We commonly encounter this term when we shop for phones. But what does an SOC really mean? Do we need to consider this in buying mobile phones?
A system-on-a-chip or SOC is a chip provided to mobile phone manufacturers. This chip consists of different functionalities built-in. This enables electronic device manufacturers to complete a product without worrying too much about the individual components.
What exactly is system-on-a-chip (SOC)?
System-on-chip (SOC) is a chip which integrates a different functionalities in a single chip. Just like a Swiss Army Knife which contains a lot of utility functionalities in an item, an SOC carries a lot of capabilities on a single package. For example, if we look at the latest Snapdragon 835, we have the following functions built-in (non-exhaustive):
- Cellular Modem (for mobile data connectivity)
- CPU (Central Processing Unit) or commonly known as processor
- GPU (Graphics Processing Unit) or the one that drives your phone to run graphically intensive games
Why do we even build this system-on-a-chip (SOC) exactly?
Why? For cost effectiveness. We all love to buy things that can do different functionalities at once. Just like when we consumers buy phones for multiple purposes, phone manufacturers also want to buy or use electronic components that can provide them multiple functionalities. If they can buy a single chip that can enable them to stop worrying about the things that powers the display, Wi-Fi and audio, why not use it? Why buy use separate electronic components if you can buy a single item which can do all do them for a much lower price than all the individual pieces combined?
In addition, another driving factor for building an SOC is the mobile phone size. With an SOC, you can fit multiple components into a single chip. Thereby theoretically decreasing the space required for creating a full pledge phone with a lot of different components.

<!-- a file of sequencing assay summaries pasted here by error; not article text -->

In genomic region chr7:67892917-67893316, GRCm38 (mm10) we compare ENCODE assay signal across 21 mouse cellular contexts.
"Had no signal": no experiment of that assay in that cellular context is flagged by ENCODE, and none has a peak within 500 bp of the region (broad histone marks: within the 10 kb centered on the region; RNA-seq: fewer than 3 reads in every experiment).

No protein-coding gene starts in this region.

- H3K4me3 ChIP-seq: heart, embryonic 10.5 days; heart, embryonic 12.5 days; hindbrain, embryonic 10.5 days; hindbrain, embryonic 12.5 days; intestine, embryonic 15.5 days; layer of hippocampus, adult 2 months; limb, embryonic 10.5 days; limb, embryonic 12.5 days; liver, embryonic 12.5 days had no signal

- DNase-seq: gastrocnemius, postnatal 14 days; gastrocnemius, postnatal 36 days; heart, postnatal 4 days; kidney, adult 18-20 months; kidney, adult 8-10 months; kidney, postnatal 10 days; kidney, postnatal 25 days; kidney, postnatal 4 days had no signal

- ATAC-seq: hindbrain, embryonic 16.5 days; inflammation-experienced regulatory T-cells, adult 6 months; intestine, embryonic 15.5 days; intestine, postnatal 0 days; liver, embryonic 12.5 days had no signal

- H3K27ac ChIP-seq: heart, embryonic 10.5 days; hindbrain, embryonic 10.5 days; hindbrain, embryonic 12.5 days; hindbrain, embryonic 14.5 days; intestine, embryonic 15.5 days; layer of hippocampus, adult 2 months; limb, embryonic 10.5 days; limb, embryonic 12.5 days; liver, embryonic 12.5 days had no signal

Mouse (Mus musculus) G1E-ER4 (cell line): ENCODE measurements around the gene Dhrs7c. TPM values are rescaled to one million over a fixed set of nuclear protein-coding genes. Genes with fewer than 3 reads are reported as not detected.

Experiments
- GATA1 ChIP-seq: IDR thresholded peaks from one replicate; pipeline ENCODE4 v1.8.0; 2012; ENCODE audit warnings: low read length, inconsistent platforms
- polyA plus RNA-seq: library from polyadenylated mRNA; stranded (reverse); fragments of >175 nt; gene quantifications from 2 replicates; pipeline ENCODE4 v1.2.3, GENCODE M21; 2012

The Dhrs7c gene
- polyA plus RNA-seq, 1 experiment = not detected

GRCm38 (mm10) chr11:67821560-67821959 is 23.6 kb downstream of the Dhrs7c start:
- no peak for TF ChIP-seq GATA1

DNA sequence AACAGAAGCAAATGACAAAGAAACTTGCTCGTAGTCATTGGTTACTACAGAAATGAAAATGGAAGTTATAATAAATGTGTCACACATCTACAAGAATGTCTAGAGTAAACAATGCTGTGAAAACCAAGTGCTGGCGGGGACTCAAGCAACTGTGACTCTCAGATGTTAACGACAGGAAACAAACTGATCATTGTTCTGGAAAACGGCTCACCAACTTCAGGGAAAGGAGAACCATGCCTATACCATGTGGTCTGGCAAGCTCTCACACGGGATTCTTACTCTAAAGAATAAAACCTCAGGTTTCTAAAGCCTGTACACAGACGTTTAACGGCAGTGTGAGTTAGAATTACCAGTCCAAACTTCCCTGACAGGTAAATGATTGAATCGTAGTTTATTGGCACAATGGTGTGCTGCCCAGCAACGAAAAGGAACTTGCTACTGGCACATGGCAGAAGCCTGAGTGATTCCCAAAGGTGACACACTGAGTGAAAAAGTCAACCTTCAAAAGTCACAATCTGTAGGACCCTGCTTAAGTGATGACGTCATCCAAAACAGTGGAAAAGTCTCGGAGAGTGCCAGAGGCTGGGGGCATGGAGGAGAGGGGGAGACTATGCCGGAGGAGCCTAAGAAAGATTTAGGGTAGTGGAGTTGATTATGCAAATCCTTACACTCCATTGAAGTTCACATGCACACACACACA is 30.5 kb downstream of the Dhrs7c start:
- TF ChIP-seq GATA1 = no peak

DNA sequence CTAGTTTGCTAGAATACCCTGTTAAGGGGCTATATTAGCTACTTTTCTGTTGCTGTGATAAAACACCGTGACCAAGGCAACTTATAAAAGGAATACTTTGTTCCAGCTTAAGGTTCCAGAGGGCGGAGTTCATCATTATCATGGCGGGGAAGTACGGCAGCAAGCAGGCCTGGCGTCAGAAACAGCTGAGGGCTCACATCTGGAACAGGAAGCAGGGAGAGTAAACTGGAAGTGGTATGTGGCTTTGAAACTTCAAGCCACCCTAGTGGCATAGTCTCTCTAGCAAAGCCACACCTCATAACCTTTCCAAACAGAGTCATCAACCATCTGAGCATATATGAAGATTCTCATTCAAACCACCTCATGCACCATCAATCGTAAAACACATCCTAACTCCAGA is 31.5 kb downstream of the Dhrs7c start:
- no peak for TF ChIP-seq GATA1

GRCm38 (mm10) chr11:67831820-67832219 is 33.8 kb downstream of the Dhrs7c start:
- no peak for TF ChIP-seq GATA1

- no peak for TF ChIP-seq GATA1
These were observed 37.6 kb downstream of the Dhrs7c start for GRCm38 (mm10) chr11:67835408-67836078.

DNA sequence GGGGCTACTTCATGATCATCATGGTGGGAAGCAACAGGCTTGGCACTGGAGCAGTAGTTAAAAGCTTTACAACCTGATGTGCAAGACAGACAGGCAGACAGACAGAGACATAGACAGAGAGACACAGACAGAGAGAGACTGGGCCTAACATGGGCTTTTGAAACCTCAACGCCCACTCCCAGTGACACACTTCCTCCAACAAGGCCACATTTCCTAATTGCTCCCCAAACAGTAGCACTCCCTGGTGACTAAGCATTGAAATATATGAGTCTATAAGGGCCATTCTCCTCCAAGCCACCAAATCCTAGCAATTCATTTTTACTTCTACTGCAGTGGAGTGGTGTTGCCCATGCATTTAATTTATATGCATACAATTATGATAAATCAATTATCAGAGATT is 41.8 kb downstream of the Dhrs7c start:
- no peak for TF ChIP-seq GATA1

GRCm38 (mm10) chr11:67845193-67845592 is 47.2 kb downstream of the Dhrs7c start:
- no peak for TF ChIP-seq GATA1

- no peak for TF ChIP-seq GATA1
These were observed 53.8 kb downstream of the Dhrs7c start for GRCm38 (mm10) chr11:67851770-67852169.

Who are these system-on-a-chip (SOC) manufacturers?
In today’s world of mobile phones, there are 5 major manufacturers of mobile phone SOCs. They are:
Qualcomm produces the Snapdragon variants. The most common SOCs in the planet. They are found in almost all of the phones worldwide covering both the high and mid-range phones such as:
- Samsung Galaxy S series
- Sony Xperia series
- HTC One series
- Motorola Z series
- Nokia 6 and 5 series
Samsung on the other hand produces the Exynos variants. They recently appeared in some of Samsung’s high-end phones such as Samsung Galaxy S6 and S7 edge and some mid range phones such as J7 prime.
Mediatek produces the Helio and MT variants. These SOCs are commonly found on some high-end and low-end phones. Most of the time, phone manufacturers which opt to sell phones for a very low price uses a Mediatek SOC. Common examples are manufacturers such as Xiaomi, Coolpad, Oppo, Cherry Mobile, MyPhone, Micromax, Mito, and QMobile.
Huawei (HiSilicon) is responsible for the Kirin variant SOCs. These SOCs are exclusively found in their mobile phones such as the Huawei Mate and P series.
Apple, just like Huawei, produces their own SOCs for their own mobile phones. They manufacture the A series SOCs which are exclusively used in all Apple branded mobile phones.
Should I care in my phone’s SOC model?
In a sense, yes. SOCs, just like a Swiss Army Knife, is a combination of multiple functionalities into one package. With different packages available, some of the SOCs may have some effects on your phone’s functionalities.
For example, Snapdragon SOCs uses their homegrown GPU processor which currently is the best in the market. If you opt for an Exynos SOCs, you won’t get the benefit of using Qualcomm’s GPU to run your graphically intensive games. Another scenario is the cellular modems found in these SOCs. I personally noticed this when I was using Huawei’s Kirin SOCs . Compared to other phones which uses a different SOC, the Kirin SOC supports more radio bands (mobile signal types) and performs better compared to other SOCs when it comes to cellular mobile reception. In addition, some SOCs does not support additional cellular mobile standards (VoLTE) which puts you to a slower connection or no cellular connectivity at all.
In my opinion, besides considering the features of the camera, the looks of the phone and its battery size, it would be better if we consumers also pay attention to the SOCs present in the mobile phones. This will not only make us more familiar with the terms being used by tech people out there, but will also help us become a better and wiser buyers in the future.
Other images: Qualcomm, Samsung, Mediatek – taken from respective websites